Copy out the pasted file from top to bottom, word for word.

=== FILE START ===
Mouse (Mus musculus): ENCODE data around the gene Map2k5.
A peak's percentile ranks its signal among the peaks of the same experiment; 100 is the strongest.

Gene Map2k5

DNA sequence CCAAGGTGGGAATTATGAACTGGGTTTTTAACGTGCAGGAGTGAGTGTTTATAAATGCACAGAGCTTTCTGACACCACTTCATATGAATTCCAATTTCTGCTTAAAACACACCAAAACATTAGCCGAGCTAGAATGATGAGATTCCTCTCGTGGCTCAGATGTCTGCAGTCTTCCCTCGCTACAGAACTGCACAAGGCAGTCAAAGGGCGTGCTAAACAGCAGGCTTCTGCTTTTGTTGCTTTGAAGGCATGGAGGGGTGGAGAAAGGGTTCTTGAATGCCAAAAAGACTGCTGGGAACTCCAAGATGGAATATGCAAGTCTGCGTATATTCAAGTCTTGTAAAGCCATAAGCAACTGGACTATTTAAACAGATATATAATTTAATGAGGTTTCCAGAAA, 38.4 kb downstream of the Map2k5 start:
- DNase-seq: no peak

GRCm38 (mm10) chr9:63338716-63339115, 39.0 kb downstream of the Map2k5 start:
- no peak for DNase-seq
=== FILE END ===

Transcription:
Mouse (Mus musculus): ENCODE data around the gene Map2k5.
A peak's percentile ranks its signal among the peaks of the same experiment; 100 is the strongest.

Gene Map2k5

DNA sequence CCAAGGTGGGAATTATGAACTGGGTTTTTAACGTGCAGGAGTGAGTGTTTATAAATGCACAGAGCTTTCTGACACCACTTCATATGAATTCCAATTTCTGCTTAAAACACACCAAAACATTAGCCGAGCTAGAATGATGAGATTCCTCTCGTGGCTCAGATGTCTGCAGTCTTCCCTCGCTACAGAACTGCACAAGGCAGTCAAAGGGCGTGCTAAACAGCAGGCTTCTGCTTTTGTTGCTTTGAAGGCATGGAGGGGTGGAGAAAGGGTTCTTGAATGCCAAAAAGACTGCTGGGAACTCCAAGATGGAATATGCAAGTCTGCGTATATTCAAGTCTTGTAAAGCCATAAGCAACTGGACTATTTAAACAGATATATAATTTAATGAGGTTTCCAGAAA, 38.4 kb downstream of the Map2k5 start:
- DNase-seq: no peak

GRCm38 (mm10) chr9:63338716-63339115, 39.0 kb downstream of the Map2k5 start:
- no peak for DNase-seq